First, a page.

5 Benefits of Buying in Bulk
By: Delayna Fitzgerald
July 26, 2016
When you hear the words Bulk Shopping what do you think? Maybe gigantic bottles of mayo, weekend trips to Costco or possibly stocking up for the Zombie apocalypse? While these descriptors can be used in certain cases, bulk shopping doesn’t necessarily mean going home with your arms full and your car’s suspension in crisis from the weight of your trunk.
Here at Eat Farm-to-Fork, the term “Bulk” means something very different to us. It’s not a new concept, but it has recently found resurgence among several different food and environmental groups. And now, thanks to the demand, lots of grocery stores have a bulk section where they offer loosely stored products in containers that are measured out by the shopper, then purchased based on weight or portion size.
So, shopping bulk is a lot like shopping for loose produce in the grocery store. When you’re shopping for apples you choose how many you want and when you check out, the cashier either weighs them, or prices them per apple. Bulk shopping is exactly the same but with a lot more options than just produce. Stores that carry bulk sections typically offer products that would otherwise be packaged in a plastic container or box. Bulk is beautiful and here’s why.
Bulk Saves Bucks
Stop buying more than you need! You don’t have to anymore. Control what you put in your cart and on your card. You don’t have to pay for an allotted amount of product that might end up getting wasted in the long run. Not to mention, you’re never paying for the embedded price of packaging. When you pay per ounce instead of per product the money that is spent is more cost effective for the consumer and the producer because there is less hassle to getting the product on the shelf.
When you compare bulk prices to pre-packaged products, it’s amazing to see the difference. For instance, a 32oz jar of local honey, in bulk, can be priced at $10 dollars and a 32oz jar of that same honey on the shelf is priced at $22 dollars. A small jar of vanilla extract can be priced at $4 dollars as opposed the smaller portions found in stores for nearly $8 dollars or more. Don’t even get me started on the price of teas and spices. For certain products, the difference is nearly unreal.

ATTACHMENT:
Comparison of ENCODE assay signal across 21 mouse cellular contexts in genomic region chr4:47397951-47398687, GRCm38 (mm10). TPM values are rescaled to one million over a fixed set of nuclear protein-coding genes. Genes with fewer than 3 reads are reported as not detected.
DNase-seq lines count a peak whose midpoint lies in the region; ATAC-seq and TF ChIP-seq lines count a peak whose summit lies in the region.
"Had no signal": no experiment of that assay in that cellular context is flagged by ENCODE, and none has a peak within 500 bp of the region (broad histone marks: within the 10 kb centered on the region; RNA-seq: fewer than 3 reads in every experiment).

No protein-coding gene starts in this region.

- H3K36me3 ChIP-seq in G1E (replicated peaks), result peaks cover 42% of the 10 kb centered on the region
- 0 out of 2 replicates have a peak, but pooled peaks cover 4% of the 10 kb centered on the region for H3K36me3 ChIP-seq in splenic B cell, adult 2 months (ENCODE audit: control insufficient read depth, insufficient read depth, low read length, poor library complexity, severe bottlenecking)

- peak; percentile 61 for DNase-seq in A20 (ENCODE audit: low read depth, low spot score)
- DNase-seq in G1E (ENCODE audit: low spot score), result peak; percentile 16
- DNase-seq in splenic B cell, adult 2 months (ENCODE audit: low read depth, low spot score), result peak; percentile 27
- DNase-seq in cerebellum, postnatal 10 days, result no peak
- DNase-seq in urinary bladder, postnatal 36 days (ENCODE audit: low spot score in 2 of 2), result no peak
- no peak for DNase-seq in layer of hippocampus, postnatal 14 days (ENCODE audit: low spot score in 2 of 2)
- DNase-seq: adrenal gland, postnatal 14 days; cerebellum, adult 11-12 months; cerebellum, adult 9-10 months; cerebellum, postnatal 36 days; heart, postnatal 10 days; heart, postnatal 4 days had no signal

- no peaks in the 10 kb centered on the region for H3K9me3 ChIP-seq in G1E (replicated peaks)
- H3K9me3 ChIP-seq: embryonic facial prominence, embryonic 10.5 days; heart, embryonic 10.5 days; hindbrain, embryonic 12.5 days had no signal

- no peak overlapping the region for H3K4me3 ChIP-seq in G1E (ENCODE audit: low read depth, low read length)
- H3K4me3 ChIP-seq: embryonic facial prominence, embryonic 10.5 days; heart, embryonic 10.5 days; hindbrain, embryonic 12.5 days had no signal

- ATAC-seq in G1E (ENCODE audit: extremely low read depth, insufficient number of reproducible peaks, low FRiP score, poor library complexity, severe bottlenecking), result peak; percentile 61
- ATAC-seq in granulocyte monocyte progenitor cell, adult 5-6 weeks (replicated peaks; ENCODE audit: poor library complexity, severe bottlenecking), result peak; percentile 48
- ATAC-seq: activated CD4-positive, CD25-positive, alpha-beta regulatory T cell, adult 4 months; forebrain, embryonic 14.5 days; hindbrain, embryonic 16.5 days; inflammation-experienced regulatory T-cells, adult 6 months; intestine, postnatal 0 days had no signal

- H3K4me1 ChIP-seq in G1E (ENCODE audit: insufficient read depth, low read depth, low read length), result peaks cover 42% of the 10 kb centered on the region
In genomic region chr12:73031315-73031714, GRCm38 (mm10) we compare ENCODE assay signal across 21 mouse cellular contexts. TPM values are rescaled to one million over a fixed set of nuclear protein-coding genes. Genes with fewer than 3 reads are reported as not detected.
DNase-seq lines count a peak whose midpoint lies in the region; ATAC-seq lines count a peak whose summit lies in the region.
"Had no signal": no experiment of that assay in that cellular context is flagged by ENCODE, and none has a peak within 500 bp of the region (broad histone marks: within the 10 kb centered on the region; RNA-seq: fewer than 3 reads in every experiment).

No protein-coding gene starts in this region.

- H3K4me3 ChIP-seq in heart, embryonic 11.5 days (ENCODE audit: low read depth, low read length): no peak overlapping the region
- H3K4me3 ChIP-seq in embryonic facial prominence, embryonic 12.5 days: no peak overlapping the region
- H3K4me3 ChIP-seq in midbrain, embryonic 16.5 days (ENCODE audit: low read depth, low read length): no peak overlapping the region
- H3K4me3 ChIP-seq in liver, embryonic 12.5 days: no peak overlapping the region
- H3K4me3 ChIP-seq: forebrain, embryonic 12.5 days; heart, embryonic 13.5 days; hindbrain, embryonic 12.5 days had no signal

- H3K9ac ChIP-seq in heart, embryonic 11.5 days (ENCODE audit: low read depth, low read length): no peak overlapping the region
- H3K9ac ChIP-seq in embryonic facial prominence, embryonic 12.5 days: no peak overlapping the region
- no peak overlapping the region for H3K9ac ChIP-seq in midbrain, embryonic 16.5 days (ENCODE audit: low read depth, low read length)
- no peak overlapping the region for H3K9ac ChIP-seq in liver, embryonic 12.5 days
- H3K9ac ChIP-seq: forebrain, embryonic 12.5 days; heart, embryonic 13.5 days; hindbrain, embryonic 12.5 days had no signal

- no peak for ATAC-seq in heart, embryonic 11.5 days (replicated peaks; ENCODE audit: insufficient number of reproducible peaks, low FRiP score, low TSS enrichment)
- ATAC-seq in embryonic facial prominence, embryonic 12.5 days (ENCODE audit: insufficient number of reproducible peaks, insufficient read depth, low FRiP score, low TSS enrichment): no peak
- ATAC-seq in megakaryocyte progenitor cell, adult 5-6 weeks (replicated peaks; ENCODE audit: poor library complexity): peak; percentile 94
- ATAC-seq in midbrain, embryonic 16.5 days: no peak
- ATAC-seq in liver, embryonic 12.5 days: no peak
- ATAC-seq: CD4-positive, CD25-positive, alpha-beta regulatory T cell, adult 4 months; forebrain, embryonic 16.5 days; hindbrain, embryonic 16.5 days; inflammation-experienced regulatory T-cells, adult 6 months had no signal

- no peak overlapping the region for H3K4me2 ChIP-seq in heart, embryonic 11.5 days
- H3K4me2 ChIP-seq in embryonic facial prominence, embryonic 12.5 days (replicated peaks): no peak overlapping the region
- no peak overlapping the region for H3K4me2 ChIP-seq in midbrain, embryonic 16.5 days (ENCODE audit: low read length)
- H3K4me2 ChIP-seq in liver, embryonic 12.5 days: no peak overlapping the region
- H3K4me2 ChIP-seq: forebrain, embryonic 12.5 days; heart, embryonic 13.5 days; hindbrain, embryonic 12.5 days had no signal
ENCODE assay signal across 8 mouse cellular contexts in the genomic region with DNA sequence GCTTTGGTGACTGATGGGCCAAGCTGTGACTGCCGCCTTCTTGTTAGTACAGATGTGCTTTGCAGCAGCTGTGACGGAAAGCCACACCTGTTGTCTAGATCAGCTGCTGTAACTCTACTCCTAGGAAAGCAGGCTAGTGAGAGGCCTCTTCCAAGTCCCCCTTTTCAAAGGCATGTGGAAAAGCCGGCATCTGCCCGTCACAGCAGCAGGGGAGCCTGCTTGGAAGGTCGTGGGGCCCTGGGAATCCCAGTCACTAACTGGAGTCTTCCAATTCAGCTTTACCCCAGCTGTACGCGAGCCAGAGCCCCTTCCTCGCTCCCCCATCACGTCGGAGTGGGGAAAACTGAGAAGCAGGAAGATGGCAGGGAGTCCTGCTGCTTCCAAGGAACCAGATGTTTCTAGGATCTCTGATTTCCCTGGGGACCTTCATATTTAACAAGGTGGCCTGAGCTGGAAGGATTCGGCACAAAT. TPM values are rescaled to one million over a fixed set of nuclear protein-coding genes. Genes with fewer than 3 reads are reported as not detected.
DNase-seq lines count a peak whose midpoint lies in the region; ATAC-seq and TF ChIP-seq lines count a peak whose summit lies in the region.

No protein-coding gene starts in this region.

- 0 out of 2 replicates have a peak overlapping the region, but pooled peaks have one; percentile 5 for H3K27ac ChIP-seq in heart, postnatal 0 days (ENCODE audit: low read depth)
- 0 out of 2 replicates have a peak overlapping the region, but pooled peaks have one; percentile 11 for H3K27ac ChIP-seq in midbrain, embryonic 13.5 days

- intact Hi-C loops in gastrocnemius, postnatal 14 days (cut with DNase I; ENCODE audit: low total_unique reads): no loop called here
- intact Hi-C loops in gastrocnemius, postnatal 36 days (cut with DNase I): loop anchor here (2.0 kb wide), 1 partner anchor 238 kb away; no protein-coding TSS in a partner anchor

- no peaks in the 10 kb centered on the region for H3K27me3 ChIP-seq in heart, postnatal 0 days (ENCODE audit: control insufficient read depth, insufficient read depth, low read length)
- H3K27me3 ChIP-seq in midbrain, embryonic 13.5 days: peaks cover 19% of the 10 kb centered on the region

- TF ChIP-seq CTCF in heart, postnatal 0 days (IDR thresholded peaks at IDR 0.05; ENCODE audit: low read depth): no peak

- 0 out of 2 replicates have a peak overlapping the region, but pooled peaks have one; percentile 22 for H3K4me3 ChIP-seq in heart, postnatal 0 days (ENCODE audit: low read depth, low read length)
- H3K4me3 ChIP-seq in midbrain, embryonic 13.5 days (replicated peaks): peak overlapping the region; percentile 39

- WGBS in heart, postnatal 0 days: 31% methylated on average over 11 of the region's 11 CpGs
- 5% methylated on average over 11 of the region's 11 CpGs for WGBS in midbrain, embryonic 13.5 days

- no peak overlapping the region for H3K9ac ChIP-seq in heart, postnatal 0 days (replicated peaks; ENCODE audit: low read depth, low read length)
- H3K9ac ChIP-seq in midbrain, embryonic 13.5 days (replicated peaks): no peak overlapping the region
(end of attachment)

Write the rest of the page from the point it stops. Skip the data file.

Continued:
Typical Bulk Buys:
- Baking essentials
- Nut butters
- Dried fruits
- Cooking Oils
- Pet food
- Laundry detergent
- Hygiene products
#ProTips: Because there is not a package with a barcode, you have to write down the designated PLU number so the cashier knows what the product is at the register. Be sure to look at the price per ounce and weigh out your ingredients at the designated weigh stations before heading to the counter. This way, there are no unexpected costs. Don’t forget to utilize your phone’s features! Use the calculator for calculating exact prices and the camera for taking photos of PLU numbers rather than writing them down.
A little thing called portion control
The recipe for the party says you need two cups of flour and the only thing on the shelf if a 64oz bag. Of course it sits in your cupboard for months unused. With bulk you can get the two cups you need and save yourself some space and some money. It instills the concept of only buying what you need or want and not just settling on what producers decide you need. What about finishing the whole bag of chips? You can save yourself from diet blunders before you even get home. As someone who shops primarily bulk, I can say that my waistline has definitely seen the benefits. I can satiate my cravings without overdoing it.
#ProTips: Get familiar with weight vs. measure. If you know that a recipe calls for 2 cups of an ingredient, it’s good to know that it would typically equate to 16 oz. When following recipes always get a little extra to account for spills. If you’re watching your waistline, be sure to bring a specific sized container so that you don’t overdo it on your favorite snacks.
It’s a Time Saver
Oh that’s on aisle 6…or was it 7? Walking up and down aisles and all across the store just to fulfill a shopping list can be tedious. While that’s great for getting your FitBit steps in, it can be time consuming. Shopping by bulk instead cuts a lot of the navigational BS out of the process because it’s all in one section and easy to see. They are clearly labeled and often kept in see through containers so you know exactly what to look for. Rice looks like rice and cereal looks like cereal instead of some charismatic rabbit having a seizure on a box. And when you really break it down, you can save time on trips to the store if you’re smart about planning out your meals.
#ProTips: Meal prepping is a really good way to save time in the grocery store. Planning out your meals ahead of time allows you to get in the grocery and get out and you only return when it’s time to fulfill the items on your next meal plan.